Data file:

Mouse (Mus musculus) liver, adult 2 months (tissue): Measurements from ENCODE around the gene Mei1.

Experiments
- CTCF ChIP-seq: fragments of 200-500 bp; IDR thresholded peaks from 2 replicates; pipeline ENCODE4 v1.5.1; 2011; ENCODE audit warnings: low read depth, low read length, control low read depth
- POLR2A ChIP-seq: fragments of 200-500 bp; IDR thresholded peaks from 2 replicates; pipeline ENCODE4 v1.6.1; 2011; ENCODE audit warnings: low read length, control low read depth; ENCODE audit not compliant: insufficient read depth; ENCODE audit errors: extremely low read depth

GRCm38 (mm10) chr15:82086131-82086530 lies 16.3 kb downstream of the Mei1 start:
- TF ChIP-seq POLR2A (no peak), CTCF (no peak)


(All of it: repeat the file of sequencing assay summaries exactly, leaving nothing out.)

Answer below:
Mouse (Mus musculus) liver, adult 2 months (tissue): Measurements from ENCODE around the gene Mei1.

Experiments
- CTCF ChIP-seq: fragments of 200-500 bp; IDR thresholded peaks from 2 replicates; pipeline ENCODE4 v1.5.1; 2011; ENCODE audit warnings: low read depth, low read length, control low read depth
- POLR2A ChIP-seq: fragments of 200-500 bp; IDR thresholded peaks from 2 replicates; pipeline ENCODE4 v1.6.1; 2011; ENCODE audit warnings: low read length, control low read depth; ENCODE audit not compliant: insufficient read depth; ENCODE audit errors: extremely low read depth

GRCm38 (mm10) chr15:82086131-82086530 lies 16.3 kb downstream of the Mei1 start:
- TF ChIP-seq POLR2A (no peak), CTCF (no peak)